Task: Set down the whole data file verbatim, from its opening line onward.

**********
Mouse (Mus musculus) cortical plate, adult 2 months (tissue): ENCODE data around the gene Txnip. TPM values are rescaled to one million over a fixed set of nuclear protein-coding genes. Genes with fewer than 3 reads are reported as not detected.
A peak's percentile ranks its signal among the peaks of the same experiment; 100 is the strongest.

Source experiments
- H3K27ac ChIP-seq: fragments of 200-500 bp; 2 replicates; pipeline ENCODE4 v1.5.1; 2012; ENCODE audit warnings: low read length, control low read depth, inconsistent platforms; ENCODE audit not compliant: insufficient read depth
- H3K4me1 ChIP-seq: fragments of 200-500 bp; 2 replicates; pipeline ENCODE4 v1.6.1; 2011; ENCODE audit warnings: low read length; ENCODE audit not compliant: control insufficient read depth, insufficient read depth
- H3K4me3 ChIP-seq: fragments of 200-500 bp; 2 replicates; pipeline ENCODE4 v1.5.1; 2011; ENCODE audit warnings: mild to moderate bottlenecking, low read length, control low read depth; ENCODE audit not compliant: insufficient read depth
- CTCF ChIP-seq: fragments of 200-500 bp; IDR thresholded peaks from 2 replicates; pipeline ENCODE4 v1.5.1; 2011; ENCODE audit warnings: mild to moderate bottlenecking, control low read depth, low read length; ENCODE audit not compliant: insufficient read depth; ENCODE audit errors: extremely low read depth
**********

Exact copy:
Mouse (Mus musculus) cortical plate, adult 2 months (tissue): ENCODE data around the gene Txnip. TPM values are rescaled to one million over a fixed set of nuclear protein-coding genes. Genes with fewer than 3 reads are reported as not detected.
A peak's percentile ranks its signal among the peaks of the same experiment; 100 is the strongest.

Source experiments
- H3K27ac ChIP-seq: fragments of 200-500 bp; 2 replicates; pipeline ENCODE4 v1.5.1; 2012; ENCODE audit warnings: low read length, control low read depth, inconsistent platforms; ENCODE audit not compliant: insufficient read depth
- H3K4me1 ChIP-seq: fragments of 200-500 bp; 2 replicates; pipeline ENCODE4 v1.6.1; 2011; ENCODE audit warnings: low read length; ENCODE audit not compliant: control insufficient read depth, insufficient read depth
- H3K4me3 ChIP-seq: fragments of 200-500 bp; 2 replicates; pipeline ENCODE4 v1.5.1; 2011; ENCODE audit warnings: mild to moderate bottlenecking, low read length, control low read depth; ENCODE audit not compliant: insufficient read depth
- CTCF ChIP-seq: fragments of 200-500 bp; IDR thresholded peaks from 2 replicates; pipeline ENCODE4 v1.5.1; 2011; ENCODE audit warnings: mild to moderate bottlenecking, control low read depth, low read length; ENCODE audit not compliant: insufficient read depth; ENCODE audit errors: extremely low read depth